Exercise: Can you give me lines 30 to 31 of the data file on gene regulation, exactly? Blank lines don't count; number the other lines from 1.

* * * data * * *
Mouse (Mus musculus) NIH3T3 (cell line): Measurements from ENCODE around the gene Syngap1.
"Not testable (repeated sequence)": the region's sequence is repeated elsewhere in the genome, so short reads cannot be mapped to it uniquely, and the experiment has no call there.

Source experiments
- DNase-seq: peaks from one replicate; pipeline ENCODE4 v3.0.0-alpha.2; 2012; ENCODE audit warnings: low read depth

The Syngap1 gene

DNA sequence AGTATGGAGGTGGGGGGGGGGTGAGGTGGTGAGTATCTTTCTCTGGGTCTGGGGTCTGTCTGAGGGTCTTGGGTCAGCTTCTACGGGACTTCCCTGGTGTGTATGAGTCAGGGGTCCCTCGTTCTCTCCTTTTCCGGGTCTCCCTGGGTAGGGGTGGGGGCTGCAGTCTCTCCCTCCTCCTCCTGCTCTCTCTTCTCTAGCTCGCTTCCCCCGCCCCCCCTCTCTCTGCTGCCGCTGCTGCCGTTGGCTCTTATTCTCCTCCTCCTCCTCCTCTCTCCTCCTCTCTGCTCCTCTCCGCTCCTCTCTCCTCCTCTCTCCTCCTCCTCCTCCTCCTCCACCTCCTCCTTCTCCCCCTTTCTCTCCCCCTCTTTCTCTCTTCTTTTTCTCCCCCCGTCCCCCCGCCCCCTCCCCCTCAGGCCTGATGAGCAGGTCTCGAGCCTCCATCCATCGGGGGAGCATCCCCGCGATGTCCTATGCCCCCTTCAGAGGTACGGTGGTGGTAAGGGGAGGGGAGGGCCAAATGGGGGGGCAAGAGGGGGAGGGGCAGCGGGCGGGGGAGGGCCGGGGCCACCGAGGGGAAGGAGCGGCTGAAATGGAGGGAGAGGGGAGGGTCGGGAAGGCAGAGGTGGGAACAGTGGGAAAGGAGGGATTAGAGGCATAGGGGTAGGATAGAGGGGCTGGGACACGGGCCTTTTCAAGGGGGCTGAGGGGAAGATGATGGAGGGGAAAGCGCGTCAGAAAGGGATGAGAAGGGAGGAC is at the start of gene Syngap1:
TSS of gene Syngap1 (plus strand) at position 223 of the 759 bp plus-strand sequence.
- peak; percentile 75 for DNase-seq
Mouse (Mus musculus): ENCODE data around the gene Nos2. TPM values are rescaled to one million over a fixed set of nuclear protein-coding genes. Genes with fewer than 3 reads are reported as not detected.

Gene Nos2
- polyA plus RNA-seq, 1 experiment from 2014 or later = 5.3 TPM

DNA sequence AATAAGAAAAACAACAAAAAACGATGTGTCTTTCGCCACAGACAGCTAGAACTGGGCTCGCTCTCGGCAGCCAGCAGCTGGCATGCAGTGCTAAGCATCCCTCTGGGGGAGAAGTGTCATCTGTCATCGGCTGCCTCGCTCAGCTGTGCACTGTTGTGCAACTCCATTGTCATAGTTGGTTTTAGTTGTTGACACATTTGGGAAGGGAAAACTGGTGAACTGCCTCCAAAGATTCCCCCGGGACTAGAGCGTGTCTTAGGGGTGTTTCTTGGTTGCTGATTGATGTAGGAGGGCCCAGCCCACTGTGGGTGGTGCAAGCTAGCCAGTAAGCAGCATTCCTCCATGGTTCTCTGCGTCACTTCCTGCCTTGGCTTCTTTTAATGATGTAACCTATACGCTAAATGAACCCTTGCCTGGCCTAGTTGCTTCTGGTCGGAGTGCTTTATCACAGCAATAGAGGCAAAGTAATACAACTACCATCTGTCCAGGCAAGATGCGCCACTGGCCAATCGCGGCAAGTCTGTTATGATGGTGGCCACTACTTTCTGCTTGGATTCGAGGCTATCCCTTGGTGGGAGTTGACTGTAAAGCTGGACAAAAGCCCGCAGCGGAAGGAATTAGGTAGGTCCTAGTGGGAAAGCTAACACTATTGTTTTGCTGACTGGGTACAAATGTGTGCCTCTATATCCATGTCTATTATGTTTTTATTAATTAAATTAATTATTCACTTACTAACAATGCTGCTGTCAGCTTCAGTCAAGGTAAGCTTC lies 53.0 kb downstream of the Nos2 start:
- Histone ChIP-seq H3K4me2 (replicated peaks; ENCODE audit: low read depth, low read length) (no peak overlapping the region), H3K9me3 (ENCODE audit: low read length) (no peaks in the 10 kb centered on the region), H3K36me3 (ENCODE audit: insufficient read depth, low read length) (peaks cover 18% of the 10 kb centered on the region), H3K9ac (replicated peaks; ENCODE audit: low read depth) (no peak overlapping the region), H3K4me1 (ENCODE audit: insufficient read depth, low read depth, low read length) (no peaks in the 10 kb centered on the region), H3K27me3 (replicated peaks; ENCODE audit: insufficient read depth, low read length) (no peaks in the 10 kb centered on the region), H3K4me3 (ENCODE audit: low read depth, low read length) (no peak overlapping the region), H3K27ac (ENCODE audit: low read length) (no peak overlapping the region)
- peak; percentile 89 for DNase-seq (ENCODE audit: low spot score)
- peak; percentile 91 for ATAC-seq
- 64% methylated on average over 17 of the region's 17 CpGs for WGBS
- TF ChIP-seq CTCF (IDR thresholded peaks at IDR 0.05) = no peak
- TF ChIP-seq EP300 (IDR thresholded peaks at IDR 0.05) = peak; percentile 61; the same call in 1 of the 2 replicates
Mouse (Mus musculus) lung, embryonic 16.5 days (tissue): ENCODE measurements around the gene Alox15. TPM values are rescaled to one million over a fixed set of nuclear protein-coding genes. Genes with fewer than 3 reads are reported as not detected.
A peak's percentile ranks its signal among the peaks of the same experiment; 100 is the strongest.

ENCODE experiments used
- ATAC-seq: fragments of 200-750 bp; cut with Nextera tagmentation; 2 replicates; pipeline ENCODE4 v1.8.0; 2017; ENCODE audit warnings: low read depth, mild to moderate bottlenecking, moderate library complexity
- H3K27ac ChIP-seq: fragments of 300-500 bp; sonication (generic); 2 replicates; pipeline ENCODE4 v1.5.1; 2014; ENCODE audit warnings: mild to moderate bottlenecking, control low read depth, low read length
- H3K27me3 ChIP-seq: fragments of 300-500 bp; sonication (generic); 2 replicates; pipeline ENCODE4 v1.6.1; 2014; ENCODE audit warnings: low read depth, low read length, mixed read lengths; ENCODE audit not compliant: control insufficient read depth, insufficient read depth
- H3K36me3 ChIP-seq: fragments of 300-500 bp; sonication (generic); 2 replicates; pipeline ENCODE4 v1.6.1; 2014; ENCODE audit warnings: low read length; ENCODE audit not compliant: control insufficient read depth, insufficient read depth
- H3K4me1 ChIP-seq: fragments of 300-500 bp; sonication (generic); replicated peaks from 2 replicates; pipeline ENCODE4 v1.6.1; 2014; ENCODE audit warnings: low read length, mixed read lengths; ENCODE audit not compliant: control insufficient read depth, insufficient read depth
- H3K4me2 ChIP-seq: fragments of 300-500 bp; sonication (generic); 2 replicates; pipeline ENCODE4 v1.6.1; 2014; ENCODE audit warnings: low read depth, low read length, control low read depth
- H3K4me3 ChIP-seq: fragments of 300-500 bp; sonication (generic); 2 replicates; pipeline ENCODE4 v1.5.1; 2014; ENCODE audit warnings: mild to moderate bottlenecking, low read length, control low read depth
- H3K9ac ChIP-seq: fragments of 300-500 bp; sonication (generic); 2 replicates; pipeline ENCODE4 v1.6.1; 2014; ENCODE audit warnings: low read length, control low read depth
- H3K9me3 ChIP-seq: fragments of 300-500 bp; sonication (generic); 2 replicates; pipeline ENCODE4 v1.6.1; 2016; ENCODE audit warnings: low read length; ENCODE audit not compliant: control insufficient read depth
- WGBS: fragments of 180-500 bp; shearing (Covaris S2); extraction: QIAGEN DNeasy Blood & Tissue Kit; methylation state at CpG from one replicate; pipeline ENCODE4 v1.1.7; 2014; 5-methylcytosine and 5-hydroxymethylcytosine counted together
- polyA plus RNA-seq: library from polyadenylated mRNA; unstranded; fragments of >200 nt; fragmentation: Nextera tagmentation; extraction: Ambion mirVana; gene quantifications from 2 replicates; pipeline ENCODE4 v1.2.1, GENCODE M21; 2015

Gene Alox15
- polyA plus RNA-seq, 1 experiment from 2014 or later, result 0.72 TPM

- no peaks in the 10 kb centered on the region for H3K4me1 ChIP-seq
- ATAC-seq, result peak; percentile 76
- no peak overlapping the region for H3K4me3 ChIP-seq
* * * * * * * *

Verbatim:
- H3K9me3 ChIP-seq: fragments of 300-500 bp; sonication (generic); 2 replicates; pipeline ENCODE4 v1.6.1; 2016; ENCODE audit warnings: low read length; ENCODE audit not compliant: control insufficient read depth
- WGBS: fragments of 180-500 bp; shearing (Covaris S2); extraction: QIAGEN DNeasy Blood & Tissue Kit; methylation state at CpG from one replicate; pipeline ENCODE4 v1.1.7; 2014; 5-methylcytosine and 5-hydroxymethylcytosine counted together